(c) Floating Students

The Netherlands has a shortage of about 22,000 rooms for students. The start-up Floating Students wants to change this. By converting old river barges into student accommodation, they are creating homes and sparing valuable ship materials from being scrapped. The floating student residences will be entirely regenerative: they will help restore nature, whereby biodiversity is a primary consideration.

Living on water

According to the developers, floating homes are the future. “It puts homes in direct contact with aquatic life and it creates an unprecedented sense of freedom,” Floating Students writes on its site. The homes are also easily movable and adapt to rising water levels.

The river barges serve as foundations for the floating student apartments. According to the start-up, this is a sustainable solution to spare boats from being scrapped, although barges can last as long as one hundred years.

“It is only when the steel becomes too thin that it’s then time to dismantle the ship and recycle the parts, says Sander den Heijer from Maritime Technology, a trade association in the maritime manufacturing industry.

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The river barges have a large cargo hold that can accommodate about 24 student units. “In addition to that, we provide spaces for meetings, energy storage and more nature,” Floating Students writes.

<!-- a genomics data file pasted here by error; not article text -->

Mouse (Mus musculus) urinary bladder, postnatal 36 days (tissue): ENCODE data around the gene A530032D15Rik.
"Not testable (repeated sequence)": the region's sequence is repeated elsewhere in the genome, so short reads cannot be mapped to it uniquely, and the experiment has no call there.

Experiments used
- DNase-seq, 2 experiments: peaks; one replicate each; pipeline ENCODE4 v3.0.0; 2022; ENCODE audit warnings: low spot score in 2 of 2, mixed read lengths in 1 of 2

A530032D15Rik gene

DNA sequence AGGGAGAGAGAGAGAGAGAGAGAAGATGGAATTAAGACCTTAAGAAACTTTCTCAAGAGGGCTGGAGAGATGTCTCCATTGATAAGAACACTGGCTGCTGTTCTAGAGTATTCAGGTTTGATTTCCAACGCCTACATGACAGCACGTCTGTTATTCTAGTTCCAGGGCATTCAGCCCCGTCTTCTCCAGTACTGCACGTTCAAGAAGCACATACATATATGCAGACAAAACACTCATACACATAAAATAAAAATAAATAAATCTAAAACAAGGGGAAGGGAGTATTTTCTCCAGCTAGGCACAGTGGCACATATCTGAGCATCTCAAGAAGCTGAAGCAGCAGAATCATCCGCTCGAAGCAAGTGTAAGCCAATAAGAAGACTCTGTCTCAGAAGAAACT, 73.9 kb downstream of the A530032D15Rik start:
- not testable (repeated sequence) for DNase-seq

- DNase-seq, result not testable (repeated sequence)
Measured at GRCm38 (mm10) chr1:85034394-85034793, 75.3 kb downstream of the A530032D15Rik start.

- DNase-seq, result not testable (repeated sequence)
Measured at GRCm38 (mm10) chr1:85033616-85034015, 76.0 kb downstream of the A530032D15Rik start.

Cooperation with start-ups

That last point is particularly important to Floating Students. “It is vital that we repair the gap between humans and nature,” they state on the site. This can be done, for example, by using green facades or vegetation around and under the ship which stimulates marine life. Or, take helophyte filters, for example, where plants form a filter that cleans the surrounding water.

Floating Students is cooperating with other start-ups to roll out and implement the idea. The company received an initial grant of € 100,000 through Citylab010 in December to develop the idea further. Floating Students is going to start with the conversion of one river barge. The first vessel that will be upcycled is called ‘Abou’, named after Mayor Ahmed Aboutaleb of Rotterdam, where the floating student house will be moored. The first students will be able to move in at the end of 2022. It is not yet known how much a room will cost.

This article is courtesy of ChangeInc, whom Innovation Origins has an editorial partnership with.

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